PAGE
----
Lewisham Council housing families in crime-hit Harlow ‘human warehouse’

Terminus House, Harlow
Lewisham families are housed in Terminus House, in Harlow town centre

Lewisham Council houses homeless families in a block dubbed a “human warehouse” that police received 600 calls from in three years.

The details of the temporary accommodation in Harlow, Essex, leased by the council from property developer Caridon, have been published in and alongside a review of how living in temporary accommodation affects children and young people.  

The council leases 40 flats in two converted office blocks, Terminus House and Templefields House. The latter was the subject of a BBC investigation earlier this year that found drug-dealing, violence, and anti-social behaviour was rife, while homeless families were living alongside ex-prisoners and drug addicts. 

It emerged in a follow-up report that a cleaner found a decaying corpse in one of the flats in June 2019.  

Terminus House was the subject of a report in 2019, which found crime had soared by 45 per cent 10 months after it opened as residential accommodation.  

The flats, leased by Lewisham, are all two-bedroom properties “suitable for families”. The three-year leases end in 2020/21. 
Following concerns raised by a Harlow councillor, a resettlement officer from Lewisham Council, accompanied by the cabinet member for housing and planning, Paul Bell, inspected Terminus House in late January, a week before the Panorama episode on Templefields House aired. 

The report states that at the time of the visit “there [were] no signs of ASB in the form of smells or signs of drug use, graffiti, urine or congregations of gangs”.  

“Upon inspection of Terminus House, it was found the accommodation was suitable and more importantly safe for our residents,” according to the report.  There is no mention of a visit to Templefields House.  

Templefield House
A cleaner found a decaying corpse in Templefield House, on the outskirts of Harlow, in 2019

The report highlights two incidents where police attended Templefields House regarding drug use or intent to supply, though according to the BBC investigation police were called from the block nearly 600 times in three years and there were three police raids during three weeks of filming. One resident described the living conditions to the BBC as “human warehousing”.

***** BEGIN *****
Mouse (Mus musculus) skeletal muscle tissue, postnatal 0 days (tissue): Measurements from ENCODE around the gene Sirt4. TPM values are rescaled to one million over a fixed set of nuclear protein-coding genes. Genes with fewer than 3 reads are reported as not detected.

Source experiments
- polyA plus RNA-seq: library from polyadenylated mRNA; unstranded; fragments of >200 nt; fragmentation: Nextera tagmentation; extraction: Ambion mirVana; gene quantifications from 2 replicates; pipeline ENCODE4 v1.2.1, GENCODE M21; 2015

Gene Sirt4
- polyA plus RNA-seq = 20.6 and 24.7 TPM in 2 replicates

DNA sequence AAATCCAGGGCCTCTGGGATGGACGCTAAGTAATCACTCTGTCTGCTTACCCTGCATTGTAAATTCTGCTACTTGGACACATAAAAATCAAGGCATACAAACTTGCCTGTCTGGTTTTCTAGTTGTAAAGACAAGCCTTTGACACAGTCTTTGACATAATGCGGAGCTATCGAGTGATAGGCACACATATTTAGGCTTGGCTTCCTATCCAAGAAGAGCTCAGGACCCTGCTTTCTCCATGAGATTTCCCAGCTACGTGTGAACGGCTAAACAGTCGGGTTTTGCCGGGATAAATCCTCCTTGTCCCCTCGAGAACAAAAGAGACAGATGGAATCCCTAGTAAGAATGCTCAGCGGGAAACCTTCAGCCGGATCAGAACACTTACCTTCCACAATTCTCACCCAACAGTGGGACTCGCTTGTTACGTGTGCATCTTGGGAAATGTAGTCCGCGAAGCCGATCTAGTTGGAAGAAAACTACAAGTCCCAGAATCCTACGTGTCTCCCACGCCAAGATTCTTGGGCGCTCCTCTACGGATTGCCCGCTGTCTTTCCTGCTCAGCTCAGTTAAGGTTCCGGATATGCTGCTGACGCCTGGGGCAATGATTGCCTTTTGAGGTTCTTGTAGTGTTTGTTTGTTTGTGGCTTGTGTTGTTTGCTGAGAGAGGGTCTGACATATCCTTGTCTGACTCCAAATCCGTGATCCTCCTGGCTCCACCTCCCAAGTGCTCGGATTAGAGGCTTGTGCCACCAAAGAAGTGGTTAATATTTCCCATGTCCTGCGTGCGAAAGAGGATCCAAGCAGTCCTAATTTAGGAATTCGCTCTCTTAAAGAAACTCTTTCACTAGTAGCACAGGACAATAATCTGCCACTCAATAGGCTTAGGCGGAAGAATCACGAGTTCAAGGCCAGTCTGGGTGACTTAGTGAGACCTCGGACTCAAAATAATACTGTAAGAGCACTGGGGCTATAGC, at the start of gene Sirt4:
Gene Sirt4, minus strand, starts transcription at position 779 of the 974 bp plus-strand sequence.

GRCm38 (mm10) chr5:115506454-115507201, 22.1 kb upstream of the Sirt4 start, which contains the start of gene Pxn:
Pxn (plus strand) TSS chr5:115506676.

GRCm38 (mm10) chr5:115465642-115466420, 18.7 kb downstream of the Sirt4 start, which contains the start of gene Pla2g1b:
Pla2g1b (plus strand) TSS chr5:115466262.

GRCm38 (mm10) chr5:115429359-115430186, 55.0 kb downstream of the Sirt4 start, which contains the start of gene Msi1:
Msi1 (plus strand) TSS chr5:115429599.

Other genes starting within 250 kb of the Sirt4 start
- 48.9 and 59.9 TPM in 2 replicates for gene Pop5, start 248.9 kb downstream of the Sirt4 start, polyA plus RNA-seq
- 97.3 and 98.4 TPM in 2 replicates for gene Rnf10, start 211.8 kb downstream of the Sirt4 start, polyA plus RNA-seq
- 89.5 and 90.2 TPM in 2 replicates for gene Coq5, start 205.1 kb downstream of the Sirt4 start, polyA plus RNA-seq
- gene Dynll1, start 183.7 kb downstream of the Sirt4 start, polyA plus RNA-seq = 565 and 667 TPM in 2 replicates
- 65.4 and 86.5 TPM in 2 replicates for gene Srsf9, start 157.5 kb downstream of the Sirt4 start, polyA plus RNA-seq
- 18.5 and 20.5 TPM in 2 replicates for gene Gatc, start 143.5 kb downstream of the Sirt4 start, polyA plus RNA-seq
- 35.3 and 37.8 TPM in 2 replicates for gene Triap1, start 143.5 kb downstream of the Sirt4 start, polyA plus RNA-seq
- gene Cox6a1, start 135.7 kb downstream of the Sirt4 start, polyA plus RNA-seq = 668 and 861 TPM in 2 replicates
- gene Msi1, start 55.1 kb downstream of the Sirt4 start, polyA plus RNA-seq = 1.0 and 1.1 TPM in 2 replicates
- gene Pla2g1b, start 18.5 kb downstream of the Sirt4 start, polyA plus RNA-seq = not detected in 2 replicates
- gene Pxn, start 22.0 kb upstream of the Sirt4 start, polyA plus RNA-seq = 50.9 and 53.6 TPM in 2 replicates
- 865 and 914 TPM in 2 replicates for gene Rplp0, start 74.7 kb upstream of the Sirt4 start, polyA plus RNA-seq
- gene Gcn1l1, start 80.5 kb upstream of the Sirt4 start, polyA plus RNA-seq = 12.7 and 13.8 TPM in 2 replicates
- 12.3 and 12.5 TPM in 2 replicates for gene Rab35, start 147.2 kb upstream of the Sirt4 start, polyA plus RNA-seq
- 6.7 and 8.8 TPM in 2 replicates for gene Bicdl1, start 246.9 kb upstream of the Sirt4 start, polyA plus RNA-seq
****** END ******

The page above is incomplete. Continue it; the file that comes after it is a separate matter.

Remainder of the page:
Caridon, which runs and owns the buildings, which were converted from office blocks in 2017 and 2018, has said it deals with all criminal behaviour “robustly” and that its accommodation was built and managed to the highest standard. According to the council report, Lewisham “is assured that the properties meet strict compliance and safety requirements”. 
Terminus House is located in Harlow town centre, whereas Templefields House, where the council leases 16 flats, is further out.  

The council is in the process of finding more households to place in the flats in Harlow, as eight of its leased ones are empty. The report acknowledged that a “number of reports of ASB” had been made about the accommodation – it states that, once reported, Caridon will investigate the allegations and “proceed with the required actions, such as eviction, or referral to the placing authority or police”.  

The report includes the security measures in place in the block, including CCTV in hallways, fulltime security staff from 10am to 3am weekdays and 10am to 2am at weekends.  Terminus House has similar safety measures in place, according the report. 
The Local Democracy Reporting Service asked whether the council was concerned for the safety of its residents and why there was such a stark difference between the council’s inspection compared to the BBC investigation.

Declining to comment on either question, Bell said: “Like all London local authorities we are experiencing the pressures of a housing crisis with nearly 10,000 households on our housing waiting list and over 2,000 families living in temporary accommodation. Where possible we endeavour to find accommodation inside the borough.  

“However, due to high demand this is not always possible. We are working with the accommodation provider in Harlow to find permanent accommodation for these households near to where they are currently placed in temporary accommodation, as most have started to build their lives in the area.  

“We are always reviewing how to manage the housing crisis but we will not allow people to be placed on the streets.”

The report will be discussed by Lewisham Council’s cabinet tomorrow night.

LDRS logoGrainne Cuffe is the Local Democracy Reporter for Lewisham. The Local Democracy Reporter Service is a BBC-funded initiative to ensure councils are covered properly in local media.
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